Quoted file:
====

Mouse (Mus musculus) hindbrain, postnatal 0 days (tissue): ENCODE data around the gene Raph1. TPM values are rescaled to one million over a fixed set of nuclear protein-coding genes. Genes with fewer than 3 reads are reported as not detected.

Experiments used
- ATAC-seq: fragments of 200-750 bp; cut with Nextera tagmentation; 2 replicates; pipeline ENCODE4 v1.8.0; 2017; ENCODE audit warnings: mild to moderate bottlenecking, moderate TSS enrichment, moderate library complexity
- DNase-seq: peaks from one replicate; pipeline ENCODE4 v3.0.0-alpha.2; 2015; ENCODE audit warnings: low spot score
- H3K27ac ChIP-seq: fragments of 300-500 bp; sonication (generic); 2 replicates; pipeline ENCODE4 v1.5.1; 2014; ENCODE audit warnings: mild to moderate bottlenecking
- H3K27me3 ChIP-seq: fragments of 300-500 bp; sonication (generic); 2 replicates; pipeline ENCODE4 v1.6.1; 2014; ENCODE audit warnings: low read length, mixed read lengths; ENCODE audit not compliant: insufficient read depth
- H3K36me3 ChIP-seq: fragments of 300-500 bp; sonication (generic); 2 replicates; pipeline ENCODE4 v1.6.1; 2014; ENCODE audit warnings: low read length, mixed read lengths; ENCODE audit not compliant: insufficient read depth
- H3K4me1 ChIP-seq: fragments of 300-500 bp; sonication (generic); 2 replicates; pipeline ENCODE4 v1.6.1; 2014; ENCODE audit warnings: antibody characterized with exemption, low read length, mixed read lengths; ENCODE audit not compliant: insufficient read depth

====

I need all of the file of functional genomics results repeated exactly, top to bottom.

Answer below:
Mouse (Mus musculus) hindbrain, postnatal 0 days (tissue): ENCODE data around the gene Raph1. TPM values are rescaled to one million over a fixed set of nuclear protein-coding genes. Genes with fewer than 3 reads are reported as not detected.

Experiments used
- ATAC-seq: fragments of 200-750 bp; cut with Nextera tagmentation; 2 replicates; pipeline ENCODE4 v1.8.0; 2017; ENCODE audit warnings: mild to moderate bottlenecking, moderate TSS enrichment, moderate library complexity
- DNase-seq: peaks from one replicate; pipeline ENCODE4 v3.0.0-alpha.2; 2015; ENCODE audit warnings: low spot score
- H3K27ac ChIP-seq: fragments of 300-500 bp; sonication (generic); 2 replicates; pipeline ENCODE4 v1.5.1; 2014; ENCODE audit warnings: mild to moderate bottlenecking
- H3K27me3 ChIP-seq: fragments of 300-500 bp; sonication (generic); 2 replicates; pipeline ENCODE4 v1.6.1; 2014; ENCODE audit warnings: low read length, mixed read lengths; ENCODE audit not compliant: insufficient read depth
- H3K36me3 ChIP-seq: fragments of 300-500 bp; sonication (generic); 2 replicates; pipeline ENCODE4 v1.6.1; 2014; ENCODE audit warnings: low read length, mixed read lengths; ENCODE audit not compliant: insufficient read depth
- H3K4me1 ChIP-seq: fragments of 300-500 bp; sonication (generic); 2 replicates; pipeline ENCODE4 v1.6.1; 2014; ENCODE audit warnings: antibody characterized with exemption, low read length, mixed read lengths; ENCODE audit not compliant: insufficient read depth